Image by textbookrebellion Speakers: Tom Caswell & Connie Broughton
Learn how Washington's colleges went from a few system shared courses in 1997 to developing 81 courses as part of the Open Course Library.
Washington's State Board for Community and Technical Colleges (SBCTC) is currently developing the Open Course Library, an ambitious 2-year project to design open educational resources for 81 high enrolling courses. In 1997 SBCTC began developing a way to share courses with a "pooled enrollments" model. For over a decade, SBCTC's system shared courses have allowed smaller colleges to provide a variety of "long tail" course offerings through a well-organized system of online course sharing. In this presentation we will explain how our system shared courses paved the way to the Open Course Library, providing a culture of sharing as well as the technical framework to allow Washington State's colleges to engage more fully in the Open Education movement.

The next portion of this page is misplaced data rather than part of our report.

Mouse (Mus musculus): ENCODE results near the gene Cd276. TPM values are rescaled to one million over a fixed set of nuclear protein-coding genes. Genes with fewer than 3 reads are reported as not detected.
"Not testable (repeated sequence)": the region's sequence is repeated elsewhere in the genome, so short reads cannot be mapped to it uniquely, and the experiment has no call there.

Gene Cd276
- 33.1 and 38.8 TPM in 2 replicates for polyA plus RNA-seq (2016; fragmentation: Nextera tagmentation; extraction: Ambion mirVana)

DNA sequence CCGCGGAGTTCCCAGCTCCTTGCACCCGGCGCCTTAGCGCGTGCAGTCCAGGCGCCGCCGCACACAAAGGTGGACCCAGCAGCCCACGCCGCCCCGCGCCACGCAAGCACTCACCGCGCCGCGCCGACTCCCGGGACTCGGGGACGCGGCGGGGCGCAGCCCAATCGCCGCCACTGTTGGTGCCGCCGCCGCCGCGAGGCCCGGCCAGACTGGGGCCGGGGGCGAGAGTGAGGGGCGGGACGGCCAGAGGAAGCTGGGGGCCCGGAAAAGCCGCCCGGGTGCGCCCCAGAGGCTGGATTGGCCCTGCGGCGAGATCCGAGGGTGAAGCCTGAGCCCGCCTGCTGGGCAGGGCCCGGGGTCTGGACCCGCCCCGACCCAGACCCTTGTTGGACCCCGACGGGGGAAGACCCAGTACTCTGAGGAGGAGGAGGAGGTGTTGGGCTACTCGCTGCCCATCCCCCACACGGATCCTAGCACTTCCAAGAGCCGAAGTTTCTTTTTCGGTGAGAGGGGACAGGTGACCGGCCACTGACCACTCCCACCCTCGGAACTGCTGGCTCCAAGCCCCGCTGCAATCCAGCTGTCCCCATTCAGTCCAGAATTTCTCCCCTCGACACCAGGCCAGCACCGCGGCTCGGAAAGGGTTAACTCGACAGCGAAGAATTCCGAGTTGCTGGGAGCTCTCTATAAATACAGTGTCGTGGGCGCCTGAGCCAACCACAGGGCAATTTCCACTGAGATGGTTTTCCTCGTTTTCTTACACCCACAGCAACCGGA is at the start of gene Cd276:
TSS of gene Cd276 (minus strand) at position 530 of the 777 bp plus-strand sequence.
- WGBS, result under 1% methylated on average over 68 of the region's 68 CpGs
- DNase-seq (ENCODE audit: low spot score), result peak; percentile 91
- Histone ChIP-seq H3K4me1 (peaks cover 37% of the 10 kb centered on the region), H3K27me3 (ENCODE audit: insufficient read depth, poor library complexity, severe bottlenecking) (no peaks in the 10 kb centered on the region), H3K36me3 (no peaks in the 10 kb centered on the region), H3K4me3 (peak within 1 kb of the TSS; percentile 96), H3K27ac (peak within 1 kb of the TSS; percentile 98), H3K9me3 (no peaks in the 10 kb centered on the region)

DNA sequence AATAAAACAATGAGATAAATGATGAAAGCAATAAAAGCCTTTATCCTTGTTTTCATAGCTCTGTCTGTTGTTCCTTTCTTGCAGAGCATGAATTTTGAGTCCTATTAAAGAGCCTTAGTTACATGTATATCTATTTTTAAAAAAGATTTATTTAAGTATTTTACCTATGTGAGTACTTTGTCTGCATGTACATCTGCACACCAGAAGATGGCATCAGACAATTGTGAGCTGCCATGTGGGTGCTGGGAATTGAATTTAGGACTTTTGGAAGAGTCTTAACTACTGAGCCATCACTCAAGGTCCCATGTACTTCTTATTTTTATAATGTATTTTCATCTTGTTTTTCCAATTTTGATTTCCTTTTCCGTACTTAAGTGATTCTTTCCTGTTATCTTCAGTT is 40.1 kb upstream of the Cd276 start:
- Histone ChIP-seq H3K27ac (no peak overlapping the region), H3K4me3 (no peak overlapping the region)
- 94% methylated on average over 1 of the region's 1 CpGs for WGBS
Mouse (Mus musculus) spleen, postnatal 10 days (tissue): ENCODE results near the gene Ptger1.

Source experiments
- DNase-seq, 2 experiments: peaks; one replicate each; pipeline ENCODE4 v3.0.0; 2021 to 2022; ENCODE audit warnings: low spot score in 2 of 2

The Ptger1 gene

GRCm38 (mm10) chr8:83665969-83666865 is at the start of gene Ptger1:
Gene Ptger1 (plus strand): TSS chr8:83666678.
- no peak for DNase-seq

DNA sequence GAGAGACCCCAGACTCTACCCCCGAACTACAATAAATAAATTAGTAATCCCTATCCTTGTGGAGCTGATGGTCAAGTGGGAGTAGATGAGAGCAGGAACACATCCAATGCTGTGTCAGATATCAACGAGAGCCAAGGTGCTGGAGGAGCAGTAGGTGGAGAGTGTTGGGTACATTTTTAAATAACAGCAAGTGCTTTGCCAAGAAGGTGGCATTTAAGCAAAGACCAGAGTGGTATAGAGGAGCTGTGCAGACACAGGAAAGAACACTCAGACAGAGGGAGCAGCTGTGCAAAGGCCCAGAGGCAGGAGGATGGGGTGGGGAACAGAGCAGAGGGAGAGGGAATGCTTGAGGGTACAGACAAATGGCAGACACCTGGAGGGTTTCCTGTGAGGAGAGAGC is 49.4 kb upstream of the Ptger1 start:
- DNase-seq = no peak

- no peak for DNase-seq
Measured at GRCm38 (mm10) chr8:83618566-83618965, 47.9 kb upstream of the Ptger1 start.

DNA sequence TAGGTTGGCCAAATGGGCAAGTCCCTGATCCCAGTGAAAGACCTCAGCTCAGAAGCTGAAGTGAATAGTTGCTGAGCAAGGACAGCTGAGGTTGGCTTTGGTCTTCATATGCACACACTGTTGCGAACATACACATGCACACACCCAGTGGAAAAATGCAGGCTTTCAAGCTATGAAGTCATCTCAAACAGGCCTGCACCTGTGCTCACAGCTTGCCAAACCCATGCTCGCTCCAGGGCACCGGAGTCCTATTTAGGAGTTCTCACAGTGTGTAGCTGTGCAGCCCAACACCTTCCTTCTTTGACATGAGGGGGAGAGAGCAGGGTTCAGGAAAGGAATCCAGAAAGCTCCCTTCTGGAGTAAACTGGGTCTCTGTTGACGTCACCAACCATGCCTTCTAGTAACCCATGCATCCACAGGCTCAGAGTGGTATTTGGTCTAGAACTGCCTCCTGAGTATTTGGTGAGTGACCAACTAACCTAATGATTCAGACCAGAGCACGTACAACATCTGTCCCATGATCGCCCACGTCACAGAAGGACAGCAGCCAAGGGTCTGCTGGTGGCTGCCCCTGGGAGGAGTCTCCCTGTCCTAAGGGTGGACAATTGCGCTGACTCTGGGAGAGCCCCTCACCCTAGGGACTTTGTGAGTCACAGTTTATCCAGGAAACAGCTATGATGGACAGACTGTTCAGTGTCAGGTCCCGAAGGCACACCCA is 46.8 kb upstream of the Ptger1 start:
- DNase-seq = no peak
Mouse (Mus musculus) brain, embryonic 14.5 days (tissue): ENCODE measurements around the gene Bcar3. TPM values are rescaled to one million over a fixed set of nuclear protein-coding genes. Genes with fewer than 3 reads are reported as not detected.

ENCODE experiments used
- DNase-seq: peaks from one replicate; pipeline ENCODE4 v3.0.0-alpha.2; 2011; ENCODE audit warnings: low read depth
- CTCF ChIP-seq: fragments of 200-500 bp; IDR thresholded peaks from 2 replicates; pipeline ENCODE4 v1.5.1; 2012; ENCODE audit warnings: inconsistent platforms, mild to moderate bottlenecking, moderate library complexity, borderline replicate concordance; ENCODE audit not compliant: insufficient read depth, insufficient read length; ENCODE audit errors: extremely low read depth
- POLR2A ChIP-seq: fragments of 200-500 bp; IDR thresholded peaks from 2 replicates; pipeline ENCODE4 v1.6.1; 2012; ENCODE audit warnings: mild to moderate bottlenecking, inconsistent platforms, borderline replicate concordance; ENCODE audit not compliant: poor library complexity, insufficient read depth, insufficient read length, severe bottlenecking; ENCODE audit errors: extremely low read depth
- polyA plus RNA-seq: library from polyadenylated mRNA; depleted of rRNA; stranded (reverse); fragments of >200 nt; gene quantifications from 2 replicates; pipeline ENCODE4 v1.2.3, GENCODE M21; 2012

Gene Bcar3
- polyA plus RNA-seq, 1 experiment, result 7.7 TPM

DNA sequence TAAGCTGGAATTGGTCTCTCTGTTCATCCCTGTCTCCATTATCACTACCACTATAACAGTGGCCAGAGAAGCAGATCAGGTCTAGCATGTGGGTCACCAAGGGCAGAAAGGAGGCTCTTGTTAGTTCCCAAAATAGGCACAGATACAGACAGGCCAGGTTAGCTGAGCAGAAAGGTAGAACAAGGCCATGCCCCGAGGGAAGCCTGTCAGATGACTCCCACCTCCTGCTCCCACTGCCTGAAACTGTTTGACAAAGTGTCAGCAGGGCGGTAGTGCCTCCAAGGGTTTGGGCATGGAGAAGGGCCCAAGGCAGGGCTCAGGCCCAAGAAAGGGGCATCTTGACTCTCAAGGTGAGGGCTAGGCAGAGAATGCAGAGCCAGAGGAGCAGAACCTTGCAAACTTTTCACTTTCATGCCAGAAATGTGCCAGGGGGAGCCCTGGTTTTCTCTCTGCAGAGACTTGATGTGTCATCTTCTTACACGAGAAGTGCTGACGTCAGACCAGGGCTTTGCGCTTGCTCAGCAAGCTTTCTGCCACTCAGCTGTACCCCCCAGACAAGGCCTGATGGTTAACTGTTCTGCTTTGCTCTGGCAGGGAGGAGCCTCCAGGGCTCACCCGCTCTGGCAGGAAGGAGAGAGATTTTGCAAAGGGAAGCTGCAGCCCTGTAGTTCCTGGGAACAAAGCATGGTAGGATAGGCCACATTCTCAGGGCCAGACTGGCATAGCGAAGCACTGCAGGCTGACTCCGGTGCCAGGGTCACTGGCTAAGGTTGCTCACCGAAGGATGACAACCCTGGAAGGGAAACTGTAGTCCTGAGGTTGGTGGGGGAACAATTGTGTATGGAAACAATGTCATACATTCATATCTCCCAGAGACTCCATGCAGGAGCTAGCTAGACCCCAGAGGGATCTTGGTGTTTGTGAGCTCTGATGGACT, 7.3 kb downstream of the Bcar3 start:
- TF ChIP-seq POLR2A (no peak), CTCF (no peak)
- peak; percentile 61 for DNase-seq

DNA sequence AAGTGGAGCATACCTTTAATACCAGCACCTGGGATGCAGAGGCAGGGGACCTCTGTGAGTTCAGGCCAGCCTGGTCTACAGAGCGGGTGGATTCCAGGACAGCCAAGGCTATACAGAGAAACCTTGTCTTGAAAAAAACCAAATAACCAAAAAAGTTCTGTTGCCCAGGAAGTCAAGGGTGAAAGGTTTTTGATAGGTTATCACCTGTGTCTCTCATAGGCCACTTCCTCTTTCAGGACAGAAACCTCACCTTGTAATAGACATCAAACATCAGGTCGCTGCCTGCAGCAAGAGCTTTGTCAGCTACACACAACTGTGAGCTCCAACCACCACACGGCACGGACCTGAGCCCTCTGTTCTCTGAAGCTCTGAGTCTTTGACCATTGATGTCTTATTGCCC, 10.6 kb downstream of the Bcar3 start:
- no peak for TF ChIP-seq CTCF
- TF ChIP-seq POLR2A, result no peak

Their strategic plan included shared tools, ANGEL, Tegrity, Collaborate, NW eTutoring Consortium, Professional development, and the open course library.
More information at http://techplan.sbctc.edu
"We will cultivate the culture and practice of using and contributing to open education resources."
Internet + digital content + open license = lower cost, greater access, and greater quality.
Students were averaging $1000 for textbook costs.
WA legislation in SSHB1025 asks that faculty consider the lowest cost options (all things equal) that faculty will adopt open content where possible.
Saylor Foundation adopted their courses that did not use commercial textbooks. They also fixed the broken links and put much of the material into a consistent form.